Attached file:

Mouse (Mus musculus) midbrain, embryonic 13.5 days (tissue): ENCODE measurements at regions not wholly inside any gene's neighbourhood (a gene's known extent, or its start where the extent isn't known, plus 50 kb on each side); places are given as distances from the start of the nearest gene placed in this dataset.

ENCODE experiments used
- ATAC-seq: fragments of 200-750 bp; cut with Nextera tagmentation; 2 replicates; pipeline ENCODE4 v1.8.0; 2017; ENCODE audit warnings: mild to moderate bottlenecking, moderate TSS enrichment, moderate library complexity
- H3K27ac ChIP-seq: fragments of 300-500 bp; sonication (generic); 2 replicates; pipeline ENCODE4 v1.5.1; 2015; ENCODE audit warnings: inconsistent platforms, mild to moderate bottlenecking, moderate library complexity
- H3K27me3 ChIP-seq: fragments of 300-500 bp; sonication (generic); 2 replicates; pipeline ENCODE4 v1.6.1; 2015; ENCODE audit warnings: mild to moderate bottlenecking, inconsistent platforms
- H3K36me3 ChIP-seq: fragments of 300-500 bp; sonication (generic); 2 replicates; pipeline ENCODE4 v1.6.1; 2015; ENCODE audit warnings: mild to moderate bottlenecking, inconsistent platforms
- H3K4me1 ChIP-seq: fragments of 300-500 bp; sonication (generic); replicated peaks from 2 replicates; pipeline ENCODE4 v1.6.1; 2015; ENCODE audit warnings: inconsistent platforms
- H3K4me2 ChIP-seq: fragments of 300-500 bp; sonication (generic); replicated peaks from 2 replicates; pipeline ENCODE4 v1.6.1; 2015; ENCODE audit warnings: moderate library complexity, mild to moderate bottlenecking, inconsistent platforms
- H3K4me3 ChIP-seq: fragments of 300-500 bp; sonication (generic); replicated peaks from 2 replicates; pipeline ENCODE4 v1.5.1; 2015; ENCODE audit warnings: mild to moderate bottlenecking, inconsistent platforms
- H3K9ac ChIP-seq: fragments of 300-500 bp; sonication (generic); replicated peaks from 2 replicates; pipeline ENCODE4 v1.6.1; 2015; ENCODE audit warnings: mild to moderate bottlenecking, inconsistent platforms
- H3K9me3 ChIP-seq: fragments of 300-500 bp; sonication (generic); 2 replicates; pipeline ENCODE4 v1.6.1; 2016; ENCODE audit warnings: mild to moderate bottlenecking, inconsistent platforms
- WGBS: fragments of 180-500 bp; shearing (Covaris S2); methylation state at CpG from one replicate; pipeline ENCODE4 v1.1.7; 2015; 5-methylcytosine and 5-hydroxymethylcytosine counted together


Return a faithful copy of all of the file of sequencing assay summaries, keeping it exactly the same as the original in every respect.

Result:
Mouse (Mus musculus) midbrain, embryonic 13.5 days (tissue): ENCODE measurements at regions not wholly inside any gene's neighbourhood (a gene's known extent, or its start where the extent isn't known, plus 50 kb on each side); places are given as distances from the start of the nearest gene placed in this dataset.

ENCODE experiments used
- ATAC-seq: fragments of 200-750 bp; cut with Nextera tagmentation; 2 replicates; pipeline ENCODE4 v1.8.0; 2017; ENCODE audit warnings: mild to moderate bottlenecking, moderate TSS enrichment, moderate library complexity
- H3K27ac ChIP-seq: fragments of 300-500 bp; sonication (generic); 2 replicates; pipeline ENCODE4 v1.5.1; 2015; ENCODE audit warnings: inconsistent platforms, mild to moderate bottlenecking, moderate library complexity
- H3K27me3 ChIP-seq: fragments of 300-500 bp; sonication (generic); 2 replicates; pipeline ENCODE4 v1.6.1; 2015; ENCODE audit warnings: mild to moderate bottlenecking, inconsistent platforms
- H3K36me3 ChIP-seq: fragments of 300-500 bp; sonication (generic); 2 replicates; pipeline ENCODE4 v1.6.1; 2015; ENCODE audit warnings: mild to moderate bottlenecking, inconsistent platforms
- H3K4me1 ChIP-seq: fragments of 300-500 bp; sonication (generic); replicated peaks from 2 replicates; pipeline ENCODE4 v1.6.1; 2015; ENCODE audit warnings: inconsistent platforms
- H3K4me2 ChIP-seq: fragments of 300-500 bp; sonication (generic); replicated peaks from 2 replicates; pipeline ENCODE4 v1.6.1; 2015; ENCODE audit warnings: moderate library complexity, mild to moderate bottlenecking, inconsistent platforms
- H3K4me3 ChIP-seq: fragments of 300-500 bp; sonication (generic); replicated peaks from 2 replicates; pipeline ENCODE4 v1.5.1; 2015; ENCODE audit warnings: mild to moderate bottlenecking, inconsistent platforms
- H3K9ac ChIP-seq: fragments of 300-500 bp; sonication (generic); replicated peaks from 2 replicates; pipeline ENCODE4 v1.6.1; 2015; ENCODE audit warnings: mild to moderate bottlenecking, inconsistent platforms
- H3K9me3 ChIP-seq: fragments of 300-500 bp; sonication (generic); 2 replicates; pipeline ENCODE4 v1.6.1; 2016; ENCODE audit warnings: mild to moderate bottlenecking, inconsistent platforms
- WGBS: fragments of 180-500 bp; shearing (Covaris S2); methylation state at CpG from one replicate; pipeline ENCODE4 v1.1.7; 2015; 5-methylcytosine and 5-hydroxymethylcytosine counted together